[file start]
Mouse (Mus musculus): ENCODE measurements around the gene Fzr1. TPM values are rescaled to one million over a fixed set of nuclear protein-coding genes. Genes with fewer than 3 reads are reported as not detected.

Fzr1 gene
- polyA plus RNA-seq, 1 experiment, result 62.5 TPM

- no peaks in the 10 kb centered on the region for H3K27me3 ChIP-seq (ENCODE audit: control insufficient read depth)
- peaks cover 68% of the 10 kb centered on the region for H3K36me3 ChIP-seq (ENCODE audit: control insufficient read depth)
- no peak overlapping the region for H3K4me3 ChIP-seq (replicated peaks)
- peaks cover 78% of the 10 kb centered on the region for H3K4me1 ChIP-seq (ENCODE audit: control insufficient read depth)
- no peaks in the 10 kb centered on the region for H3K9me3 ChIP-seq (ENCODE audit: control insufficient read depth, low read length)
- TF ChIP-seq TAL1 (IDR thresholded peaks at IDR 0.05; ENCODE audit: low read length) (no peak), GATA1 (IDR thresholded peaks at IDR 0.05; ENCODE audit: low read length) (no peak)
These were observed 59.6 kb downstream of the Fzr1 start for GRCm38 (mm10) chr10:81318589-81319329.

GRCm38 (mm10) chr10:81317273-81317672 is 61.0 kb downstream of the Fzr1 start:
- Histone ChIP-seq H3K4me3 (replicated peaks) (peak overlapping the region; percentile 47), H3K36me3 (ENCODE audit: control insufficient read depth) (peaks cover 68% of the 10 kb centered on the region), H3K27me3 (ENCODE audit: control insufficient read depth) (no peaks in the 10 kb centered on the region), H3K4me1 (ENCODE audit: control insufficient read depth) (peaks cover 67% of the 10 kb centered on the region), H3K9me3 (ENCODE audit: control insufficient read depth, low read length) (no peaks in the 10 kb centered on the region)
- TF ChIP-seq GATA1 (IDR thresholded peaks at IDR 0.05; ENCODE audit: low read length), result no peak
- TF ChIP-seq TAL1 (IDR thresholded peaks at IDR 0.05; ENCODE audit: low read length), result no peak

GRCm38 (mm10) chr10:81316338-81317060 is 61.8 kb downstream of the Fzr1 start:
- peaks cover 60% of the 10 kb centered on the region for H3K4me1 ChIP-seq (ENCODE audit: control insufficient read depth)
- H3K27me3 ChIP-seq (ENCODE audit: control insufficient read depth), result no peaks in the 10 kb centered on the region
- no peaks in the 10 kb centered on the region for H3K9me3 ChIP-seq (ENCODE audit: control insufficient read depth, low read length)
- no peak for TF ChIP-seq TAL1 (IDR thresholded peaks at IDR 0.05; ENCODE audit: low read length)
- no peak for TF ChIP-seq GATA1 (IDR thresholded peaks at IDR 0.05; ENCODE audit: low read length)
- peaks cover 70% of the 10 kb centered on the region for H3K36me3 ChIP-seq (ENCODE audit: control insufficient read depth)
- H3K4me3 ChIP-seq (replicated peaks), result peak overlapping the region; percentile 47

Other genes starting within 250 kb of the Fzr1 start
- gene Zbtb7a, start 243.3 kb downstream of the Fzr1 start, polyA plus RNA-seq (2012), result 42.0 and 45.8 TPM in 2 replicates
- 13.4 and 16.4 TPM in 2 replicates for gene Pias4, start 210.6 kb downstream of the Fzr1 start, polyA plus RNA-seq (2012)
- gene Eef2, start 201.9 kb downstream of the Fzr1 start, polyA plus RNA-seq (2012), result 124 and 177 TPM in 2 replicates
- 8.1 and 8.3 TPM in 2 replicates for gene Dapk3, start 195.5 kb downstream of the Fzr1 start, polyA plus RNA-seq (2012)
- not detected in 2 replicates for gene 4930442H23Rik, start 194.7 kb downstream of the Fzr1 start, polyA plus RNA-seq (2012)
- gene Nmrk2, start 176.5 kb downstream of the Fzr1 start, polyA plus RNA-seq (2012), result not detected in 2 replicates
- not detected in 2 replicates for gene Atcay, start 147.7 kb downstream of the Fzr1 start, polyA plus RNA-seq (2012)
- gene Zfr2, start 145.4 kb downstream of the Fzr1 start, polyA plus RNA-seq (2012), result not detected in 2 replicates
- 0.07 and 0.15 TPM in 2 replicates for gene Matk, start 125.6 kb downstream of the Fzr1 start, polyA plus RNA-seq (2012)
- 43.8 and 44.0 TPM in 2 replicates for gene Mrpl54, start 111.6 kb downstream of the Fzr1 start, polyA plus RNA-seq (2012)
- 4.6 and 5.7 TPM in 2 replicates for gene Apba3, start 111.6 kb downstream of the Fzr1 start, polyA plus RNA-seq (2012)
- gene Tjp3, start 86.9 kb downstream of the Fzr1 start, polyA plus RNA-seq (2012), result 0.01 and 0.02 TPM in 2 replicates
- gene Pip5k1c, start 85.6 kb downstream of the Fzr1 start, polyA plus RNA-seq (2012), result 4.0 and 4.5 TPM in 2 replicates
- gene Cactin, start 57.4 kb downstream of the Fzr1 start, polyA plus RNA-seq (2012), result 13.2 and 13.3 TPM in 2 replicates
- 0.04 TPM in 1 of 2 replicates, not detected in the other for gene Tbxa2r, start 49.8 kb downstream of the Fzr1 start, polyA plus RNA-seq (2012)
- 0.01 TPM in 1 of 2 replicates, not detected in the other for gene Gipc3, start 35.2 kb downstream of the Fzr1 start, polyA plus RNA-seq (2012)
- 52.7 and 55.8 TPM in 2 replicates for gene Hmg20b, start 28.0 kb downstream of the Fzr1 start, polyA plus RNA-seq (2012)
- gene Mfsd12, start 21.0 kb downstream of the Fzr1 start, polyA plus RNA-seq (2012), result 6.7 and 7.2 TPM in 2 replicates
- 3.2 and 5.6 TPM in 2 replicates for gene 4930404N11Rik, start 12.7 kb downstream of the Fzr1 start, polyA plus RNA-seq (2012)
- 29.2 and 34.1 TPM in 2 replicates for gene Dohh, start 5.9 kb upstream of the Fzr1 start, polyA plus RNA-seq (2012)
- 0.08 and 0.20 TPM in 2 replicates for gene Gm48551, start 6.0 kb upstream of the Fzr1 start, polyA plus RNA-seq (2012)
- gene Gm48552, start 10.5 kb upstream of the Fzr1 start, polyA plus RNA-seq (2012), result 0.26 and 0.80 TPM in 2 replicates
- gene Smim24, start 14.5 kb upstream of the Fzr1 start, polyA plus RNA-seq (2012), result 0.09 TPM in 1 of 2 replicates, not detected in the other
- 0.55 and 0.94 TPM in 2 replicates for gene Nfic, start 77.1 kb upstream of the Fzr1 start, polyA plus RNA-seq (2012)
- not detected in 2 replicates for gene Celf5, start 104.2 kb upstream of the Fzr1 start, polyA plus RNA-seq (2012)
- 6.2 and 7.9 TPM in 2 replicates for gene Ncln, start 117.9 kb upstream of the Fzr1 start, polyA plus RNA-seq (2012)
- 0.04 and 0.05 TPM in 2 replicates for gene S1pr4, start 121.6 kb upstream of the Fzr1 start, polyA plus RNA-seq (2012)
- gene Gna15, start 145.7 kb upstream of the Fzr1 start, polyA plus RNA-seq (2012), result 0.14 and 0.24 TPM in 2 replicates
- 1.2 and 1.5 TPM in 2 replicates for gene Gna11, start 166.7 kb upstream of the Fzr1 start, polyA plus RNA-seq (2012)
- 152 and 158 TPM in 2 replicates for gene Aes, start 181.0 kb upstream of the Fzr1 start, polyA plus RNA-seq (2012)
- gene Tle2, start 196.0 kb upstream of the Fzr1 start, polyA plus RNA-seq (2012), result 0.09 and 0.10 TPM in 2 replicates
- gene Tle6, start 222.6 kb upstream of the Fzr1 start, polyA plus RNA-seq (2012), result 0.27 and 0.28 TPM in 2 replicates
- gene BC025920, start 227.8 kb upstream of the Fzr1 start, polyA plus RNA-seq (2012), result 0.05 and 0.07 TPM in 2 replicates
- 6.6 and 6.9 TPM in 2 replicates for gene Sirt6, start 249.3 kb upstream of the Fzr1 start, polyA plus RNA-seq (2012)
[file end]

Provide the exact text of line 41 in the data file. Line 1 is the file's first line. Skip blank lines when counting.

- gene Mfsd12, start 21.0 kb downstream of the Fzr1 start, polyA plus RNA-seq (2012), result 6.7 and 7.2 TPM in 2 replicates